The Mizrachi contingent was on their feet as the flop came down , Oppenheim’s eights holding. Mizrachi got no help from the on the turn. Oppenheim’s fate lay in this river card and he couldn’t even watch as the dealer burned and turned. It was the , spelling his elimination as Mizrachi made top pair. Mizrachi fells into the embrace of his celebrating family as Oppenheim hit the rail.
Shchemelev picks up momentum: Mizrachi raised the button to 245,000 with , and Vladimir Shchemelev made the call with pocket fives. The flop was , Mizrachi hitting a pair of fours while Shchemelev held an overpair. Shchemelev check-raised Mizrachi’s 275,000 bet to 600,000. Mizrachi didn’t stop there and four-bet to 950,000. Shchemelev called and they went to the turn, which fell the . Shchemelev check-called 500,000 from Mizrachi. Onward to the river, which landed the . Shchemelelv checked and Mizrachi checked behind. Shchemelev’s fives were good and he took a 3-1 chip lead, temporarily silencing the raucous Mizrachi contingent.
The Norman Chad quote of the week: “Shchemelev in Russian actually means Grinder.”
“Club, club, club!”: Mizrachi raised his button to 200,000 with , and Shchemelev quickly re-raised to 750,000 with . Mizrachi thought for a moment before shoving and Shchemelev snap-called. Mizrachi’s hand was dominated, but the gave him a huge sweat with the nut-flush draw. The crowd started chanting for a club, but the on the turn made Shchemelev a Broadway straight. Mizrachi needed a club to win or a jack to chop and staved off elimination yet again when the hit the river, making his flush. Mizrachi thrust his hands into the air as Shchemelev let out a string of angry-sounding Russian words to a member of his rail contingent. With that hand, the chip counts evened back up.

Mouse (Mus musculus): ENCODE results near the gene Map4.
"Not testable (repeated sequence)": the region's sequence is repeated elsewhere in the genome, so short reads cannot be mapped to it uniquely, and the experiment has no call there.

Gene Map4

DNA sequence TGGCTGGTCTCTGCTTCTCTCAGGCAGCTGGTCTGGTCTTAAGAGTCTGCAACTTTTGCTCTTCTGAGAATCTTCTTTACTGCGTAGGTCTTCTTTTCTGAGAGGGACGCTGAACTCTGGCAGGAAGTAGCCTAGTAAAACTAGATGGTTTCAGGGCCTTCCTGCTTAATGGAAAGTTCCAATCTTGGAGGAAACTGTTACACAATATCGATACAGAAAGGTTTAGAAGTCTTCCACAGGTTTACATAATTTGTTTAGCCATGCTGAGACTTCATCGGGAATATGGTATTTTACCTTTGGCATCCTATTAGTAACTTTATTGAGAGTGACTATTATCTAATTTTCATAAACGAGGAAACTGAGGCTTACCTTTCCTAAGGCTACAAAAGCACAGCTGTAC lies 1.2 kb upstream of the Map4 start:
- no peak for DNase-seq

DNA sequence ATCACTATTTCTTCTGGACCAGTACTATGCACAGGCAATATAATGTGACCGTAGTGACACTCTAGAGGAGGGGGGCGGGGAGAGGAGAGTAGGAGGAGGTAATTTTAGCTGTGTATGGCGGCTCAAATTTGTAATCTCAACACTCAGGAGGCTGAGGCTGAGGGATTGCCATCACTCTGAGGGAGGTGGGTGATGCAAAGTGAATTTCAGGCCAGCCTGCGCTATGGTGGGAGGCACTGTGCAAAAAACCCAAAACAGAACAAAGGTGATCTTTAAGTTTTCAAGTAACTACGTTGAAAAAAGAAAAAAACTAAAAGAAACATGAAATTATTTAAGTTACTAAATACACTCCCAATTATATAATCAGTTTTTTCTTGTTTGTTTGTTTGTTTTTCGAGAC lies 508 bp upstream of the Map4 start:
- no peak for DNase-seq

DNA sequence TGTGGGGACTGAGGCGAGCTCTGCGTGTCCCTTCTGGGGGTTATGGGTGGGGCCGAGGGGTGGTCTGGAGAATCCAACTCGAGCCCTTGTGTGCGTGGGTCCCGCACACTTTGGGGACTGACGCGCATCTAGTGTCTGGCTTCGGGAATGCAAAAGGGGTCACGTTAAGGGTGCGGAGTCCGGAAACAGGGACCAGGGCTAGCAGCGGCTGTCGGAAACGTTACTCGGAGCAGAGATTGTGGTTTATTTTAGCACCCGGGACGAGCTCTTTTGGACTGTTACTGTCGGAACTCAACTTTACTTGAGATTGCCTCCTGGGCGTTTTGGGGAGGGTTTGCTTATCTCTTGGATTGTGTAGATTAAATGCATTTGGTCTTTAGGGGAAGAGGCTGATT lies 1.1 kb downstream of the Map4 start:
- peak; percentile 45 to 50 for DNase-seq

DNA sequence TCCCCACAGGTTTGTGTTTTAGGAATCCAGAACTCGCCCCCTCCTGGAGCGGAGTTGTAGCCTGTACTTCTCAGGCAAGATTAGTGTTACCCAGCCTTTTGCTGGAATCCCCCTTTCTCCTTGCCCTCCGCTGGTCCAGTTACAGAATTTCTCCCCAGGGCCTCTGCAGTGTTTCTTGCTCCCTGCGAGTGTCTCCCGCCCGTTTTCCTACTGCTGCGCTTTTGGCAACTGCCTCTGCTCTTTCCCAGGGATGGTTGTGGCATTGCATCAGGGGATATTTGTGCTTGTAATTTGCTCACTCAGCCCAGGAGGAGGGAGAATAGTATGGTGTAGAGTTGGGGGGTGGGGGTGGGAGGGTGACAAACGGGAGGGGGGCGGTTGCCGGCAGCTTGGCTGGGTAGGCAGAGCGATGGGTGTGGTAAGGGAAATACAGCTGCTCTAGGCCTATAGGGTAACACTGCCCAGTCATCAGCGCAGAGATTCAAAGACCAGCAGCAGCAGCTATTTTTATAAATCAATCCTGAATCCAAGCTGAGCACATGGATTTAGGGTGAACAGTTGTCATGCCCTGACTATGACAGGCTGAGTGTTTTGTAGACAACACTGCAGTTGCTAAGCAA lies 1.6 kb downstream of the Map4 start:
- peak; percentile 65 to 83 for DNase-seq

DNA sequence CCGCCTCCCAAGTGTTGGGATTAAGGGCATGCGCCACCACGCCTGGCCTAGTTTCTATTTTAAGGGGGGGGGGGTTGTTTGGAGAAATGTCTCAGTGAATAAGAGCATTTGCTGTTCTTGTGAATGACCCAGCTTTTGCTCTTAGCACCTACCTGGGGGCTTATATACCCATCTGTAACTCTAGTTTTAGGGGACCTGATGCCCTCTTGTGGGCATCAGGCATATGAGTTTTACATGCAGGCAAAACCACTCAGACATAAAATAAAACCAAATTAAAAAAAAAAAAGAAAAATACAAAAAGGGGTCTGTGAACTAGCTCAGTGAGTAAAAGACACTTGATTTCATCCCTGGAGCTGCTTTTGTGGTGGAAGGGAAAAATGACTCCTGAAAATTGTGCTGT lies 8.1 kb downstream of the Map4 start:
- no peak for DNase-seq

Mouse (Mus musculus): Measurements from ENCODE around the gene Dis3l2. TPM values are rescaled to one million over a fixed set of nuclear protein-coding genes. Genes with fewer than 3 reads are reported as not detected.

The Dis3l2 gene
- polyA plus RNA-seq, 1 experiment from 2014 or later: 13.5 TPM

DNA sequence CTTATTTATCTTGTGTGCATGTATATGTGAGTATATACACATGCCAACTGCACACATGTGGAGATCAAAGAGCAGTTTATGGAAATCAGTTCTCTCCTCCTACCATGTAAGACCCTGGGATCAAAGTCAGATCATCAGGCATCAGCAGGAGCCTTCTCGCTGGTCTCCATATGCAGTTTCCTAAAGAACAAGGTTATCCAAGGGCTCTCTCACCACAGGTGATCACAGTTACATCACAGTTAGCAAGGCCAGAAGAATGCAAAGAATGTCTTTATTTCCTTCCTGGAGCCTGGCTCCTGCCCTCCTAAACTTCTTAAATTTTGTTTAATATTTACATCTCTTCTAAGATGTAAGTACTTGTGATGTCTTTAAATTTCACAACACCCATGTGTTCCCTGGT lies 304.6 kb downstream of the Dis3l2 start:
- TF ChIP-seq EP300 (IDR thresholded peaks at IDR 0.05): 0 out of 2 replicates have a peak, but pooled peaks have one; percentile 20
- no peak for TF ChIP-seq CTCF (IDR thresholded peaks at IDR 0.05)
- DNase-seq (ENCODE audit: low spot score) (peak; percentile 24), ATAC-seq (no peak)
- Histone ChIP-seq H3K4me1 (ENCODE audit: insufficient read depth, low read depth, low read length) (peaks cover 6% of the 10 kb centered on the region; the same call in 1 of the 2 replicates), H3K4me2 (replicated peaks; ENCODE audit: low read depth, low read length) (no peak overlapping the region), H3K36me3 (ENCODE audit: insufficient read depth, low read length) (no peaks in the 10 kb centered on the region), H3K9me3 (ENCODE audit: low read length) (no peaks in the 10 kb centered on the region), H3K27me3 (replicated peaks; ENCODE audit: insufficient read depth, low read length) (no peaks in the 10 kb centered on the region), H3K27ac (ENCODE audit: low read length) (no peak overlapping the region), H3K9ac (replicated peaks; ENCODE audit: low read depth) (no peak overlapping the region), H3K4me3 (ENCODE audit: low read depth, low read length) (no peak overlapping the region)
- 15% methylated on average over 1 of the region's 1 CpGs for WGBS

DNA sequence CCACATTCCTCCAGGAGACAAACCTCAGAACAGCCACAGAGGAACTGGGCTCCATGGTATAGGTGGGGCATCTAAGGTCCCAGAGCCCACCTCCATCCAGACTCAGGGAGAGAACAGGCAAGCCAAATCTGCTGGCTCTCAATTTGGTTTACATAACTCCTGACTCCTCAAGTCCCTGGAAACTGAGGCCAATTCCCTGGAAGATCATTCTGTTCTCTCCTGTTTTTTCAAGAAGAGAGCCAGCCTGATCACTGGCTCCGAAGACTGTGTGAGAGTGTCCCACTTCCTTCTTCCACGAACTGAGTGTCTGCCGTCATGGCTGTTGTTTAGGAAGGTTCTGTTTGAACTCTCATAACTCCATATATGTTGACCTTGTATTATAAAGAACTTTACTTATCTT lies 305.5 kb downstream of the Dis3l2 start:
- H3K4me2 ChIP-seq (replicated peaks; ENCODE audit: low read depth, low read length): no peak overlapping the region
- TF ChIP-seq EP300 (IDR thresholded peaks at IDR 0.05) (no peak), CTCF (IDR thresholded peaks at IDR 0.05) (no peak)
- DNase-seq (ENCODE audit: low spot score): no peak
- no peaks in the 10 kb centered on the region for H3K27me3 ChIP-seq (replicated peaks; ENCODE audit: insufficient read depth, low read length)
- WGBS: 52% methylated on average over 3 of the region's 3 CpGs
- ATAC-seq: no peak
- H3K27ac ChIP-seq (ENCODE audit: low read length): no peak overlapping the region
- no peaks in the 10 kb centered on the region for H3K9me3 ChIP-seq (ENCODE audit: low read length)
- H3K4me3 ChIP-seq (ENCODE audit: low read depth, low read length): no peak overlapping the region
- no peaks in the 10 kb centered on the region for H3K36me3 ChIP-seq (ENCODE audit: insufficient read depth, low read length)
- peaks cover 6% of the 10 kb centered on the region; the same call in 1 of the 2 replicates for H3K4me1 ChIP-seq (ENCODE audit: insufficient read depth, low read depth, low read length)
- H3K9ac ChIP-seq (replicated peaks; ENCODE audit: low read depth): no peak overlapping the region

Russian on the ropes: Fast-forward a few hours of real time. Mizrachi ground his way back up to 14 million in chips, leaving Shchemelev on only 2 million. He raised to 225,000 on the button with and Shchemelev called with . Both players checked the flop. The turn was the , Mizrachi hitting bottom pair. Shchemelev checked and Mizrachi checked behind. Mizrachi made trips when the river fell the , but Shchemelev did his bidding for him, leading out for 250,000. Mizrachi thought carefully and put in a raise to 2 million.
“Call,” said Shchemelev after a moment of thought. As soon as Mizrachi showed him the bad news, the “Grinder!” chant resumed and Shchemelev was left on less than a million in chips.
“$5 footlong!”: In the hand that would win him his first WSOP bracelet, Mizrachi moved all-in from the button with and Shchemelev made the call with a dominating .
The Mizrachi family instantly started screaming for a five but didn’t get one on the flop.
“Give me a $5 footlong,”Mizrachi said. And like manna from heaven, the hit, and the crowd went berzerk.
Shchemelev had to river a seven or eight to survive but didn’t get there, the falling to lock up the $50,000 Player's Championship for Michael Mizrachi.
The World Series of Poker airs Tuesday evenings at 8 p.m. EDT on ESPN. Check your local listings.